The "who's got the machete" game at the end...we've all played that.
"Universal Solider: Day Of Reckoning" is not for everyone. In fact, it may not even be for fans of the franchise since it deviates so drastically from the style and feel of the previous entries. On the other hand, I felt it was a more dangerous and ballsy product that kicks it to being the most intense and strongest film of the franchise thus far. It has enough thick atmosphere and artistic merit to be unique, yet slays with its brutal and brilliant fight work. "Day Of Reckoning" might not be the "Universal Solider" we know, but that doesn't deter the film from being a fantastic viewing experience.

Written By Matt Reifschneider

This is the kind of film that really needs to be seen to be judged. So you might as well pick up your copy at the links below.

Bourne Legacy, The (2012)

Director: Tony Gilroy
Notable Cast: Jeremy Renner, Edward Norton, Rachel Weisz, Stacy Keach, Louis Ozawa Changchien

When they first announced that they were going to continue the "Bourne" franchise, I was ecstatic. Despite my general distaste for Greengrass' massive tendency know, bounce the camera everywhere...I quite enjoy this series. Even when both Greengrass and Damon stated they wouldn't be returning for the fourth entry, I was eager to see what they could do with the series. This fourth entry, entitled "The Bourne Legacy", might not be quite the intense ride as the previous entries, but it's just as entertaining. As a bonus, you get to see the action now too!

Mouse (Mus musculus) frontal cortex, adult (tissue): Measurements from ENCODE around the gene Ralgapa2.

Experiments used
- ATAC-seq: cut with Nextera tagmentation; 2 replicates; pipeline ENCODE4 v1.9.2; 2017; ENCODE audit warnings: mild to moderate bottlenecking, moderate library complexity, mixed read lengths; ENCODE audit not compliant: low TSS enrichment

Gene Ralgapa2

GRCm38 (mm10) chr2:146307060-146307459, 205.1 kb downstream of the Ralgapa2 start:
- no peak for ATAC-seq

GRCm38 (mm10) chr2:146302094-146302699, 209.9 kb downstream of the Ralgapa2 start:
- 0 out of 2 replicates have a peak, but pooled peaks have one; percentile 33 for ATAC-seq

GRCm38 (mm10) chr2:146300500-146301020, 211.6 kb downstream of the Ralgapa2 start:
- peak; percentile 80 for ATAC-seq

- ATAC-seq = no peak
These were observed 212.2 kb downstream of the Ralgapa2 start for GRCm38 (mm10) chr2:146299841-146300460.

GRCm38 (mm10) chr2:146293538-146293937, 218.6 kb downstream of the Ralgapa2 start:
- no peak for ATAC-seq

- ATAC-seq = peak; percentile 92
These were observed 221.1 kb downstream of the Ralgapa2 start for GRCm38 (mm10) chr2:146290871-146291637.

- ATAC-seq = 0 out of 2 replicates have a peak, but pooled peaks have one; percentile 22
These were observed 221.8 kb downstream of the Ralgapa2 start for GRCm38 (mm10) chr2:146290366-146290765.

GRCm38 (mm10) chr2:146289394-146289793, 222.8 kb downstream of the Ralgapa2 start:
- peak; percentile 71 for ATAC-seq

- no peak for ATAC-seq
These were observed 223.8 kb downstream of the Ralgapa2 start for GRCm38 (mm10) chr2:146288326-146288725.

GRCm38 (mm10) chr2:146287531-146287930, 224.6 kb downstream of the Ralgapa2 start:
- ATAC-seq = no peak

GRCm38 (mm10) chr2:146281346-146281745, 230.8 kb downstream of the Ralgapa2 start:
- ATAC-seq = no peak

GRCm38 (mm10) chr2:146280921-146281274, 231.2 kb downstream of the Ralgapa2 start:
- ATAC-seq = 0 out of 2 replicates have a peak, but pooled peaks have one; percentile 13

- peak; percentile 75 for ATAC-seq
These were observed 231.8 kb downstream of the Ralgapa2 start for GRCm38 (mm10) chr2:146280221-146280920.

Aaron Cross (Renner) is part of Operation Outcome, a sister program to Treadstone, except instead of training assassins - it trains soldiers for the battlefield. When Bourne goes rogue and the entire system begins to crash, head hauncho Byer (Norton) decides they need to pull the plug on all of the operations including Outcome. This leaves Cross on the run and the target of a slew of assassins. He needs to stay sharp by taking the medications that give him the increased abilities he has...and that just might mean he needs to head right back into the mouth of the monster to get them. 

What's better than one gun...TWO GUNS! Just ask John Woo.
I find the idea of "The Bourne Legacy" fascinating. Instead of these trained and brutal assassins, we have super soldiers trained in a sister program?! Fuck yeah! That sounds awesome! We get to see more about this government conspiracy to be cutting edge in war? Even better! Yet, it's hard not to be somewhat disappointed with the results of this fourth film. Instead of taking the series in a different direction, it tends to want to tread the same path ways that the first three did - despite being a different kind of hero on the run.